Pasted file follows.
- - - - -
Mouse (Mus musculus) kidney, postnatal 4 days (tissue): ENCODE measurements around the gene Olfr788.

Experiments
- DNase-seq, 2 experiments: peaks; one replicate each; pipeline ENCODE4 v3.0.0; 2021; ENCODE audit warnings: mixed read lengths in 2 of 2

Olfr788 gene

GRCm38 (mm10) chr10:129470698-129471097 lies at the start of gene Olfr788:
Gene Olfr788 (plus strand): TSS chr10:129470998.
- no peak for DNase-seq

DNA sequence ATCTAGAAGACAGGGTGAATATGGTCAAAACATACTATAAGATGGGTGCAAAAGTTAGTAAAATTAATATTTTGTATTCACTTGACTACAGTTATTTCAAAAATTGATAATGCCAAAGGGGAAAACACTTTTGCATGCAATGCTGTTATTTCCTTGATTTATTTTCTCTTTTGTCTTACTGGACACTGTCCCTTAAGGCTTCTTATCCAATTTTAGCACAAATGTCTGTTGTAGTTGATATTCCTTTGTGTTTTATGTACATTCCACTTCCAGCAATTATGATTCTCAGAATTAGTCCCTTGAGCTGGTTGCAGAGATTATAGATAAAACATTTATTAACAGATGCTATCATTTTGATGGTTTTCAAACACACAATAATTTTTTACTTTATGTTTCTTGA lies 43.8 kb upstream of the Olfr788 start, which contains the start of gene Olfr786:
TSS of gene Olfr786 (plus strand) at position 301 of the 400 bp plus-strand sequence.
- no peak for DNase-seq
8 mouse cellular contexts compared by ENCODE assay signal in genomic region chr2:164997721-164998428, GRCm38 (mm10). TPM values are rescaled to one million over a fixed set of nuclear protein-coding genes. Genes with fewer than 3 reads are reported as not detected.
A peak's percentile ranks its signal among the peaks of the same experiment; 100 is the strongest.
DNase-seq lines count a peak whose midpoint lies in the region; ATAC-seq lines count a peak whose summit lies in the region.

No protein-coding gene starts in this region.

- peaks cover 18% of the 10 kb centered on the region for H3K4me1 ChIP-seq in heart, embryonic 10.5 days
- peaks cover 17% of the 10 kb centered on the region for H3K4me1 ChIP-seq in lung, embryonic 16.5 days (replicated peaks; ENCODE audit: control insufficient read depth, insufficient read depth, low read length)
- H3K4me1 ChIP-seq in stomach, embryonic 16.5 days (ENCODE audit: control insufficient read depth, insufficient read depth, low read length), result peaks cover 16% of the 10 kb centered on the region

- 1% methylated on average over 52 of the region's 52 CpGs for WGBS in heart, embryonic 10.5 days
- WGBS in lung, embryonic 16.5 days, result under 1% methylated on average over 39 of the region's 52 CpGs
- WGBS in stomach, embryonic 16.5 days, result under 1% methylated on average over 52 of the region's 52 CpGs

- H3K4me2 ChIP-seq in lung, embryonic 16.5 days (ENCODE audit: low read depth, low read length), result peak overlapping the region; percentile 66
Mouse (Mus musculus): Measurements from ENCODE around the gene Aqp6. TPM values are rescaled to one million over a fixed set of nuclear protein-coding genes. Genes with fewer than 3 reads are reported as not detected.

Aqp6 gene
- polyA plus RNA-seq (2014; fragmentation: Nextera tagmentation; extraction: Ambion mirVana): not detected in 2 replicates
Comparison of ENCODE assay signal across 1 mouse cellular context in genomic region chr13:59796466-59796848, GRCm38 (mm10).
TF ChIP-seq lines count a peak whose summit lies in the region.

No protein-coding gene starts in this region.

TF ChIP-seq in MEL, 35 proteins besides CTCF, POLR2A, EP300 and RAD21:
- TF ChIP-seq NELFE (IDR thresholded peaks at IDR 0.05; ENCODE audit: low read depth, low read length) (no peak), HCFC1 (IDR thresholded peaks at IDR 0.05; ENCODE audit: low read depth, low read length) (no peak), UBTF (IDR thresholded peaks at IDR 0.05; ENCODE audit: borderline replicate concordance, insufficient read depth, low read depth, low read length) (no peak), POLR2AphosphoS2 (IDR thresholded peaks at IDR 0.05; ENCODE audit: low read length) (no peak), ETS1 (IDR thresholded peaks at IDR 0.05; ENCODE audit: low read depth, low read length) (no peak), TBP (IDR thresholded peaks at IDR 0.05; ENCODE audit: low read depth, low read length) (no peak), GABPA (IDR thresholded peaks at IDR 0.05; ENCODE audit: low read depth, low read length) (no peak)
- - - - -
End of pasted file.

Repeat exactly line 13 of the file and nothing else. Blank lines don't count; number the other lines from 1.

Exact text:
DNase-seq lines count a peak whose midpoint lies in the region; ATAC-seq lines count a peak whose summit lies in the region.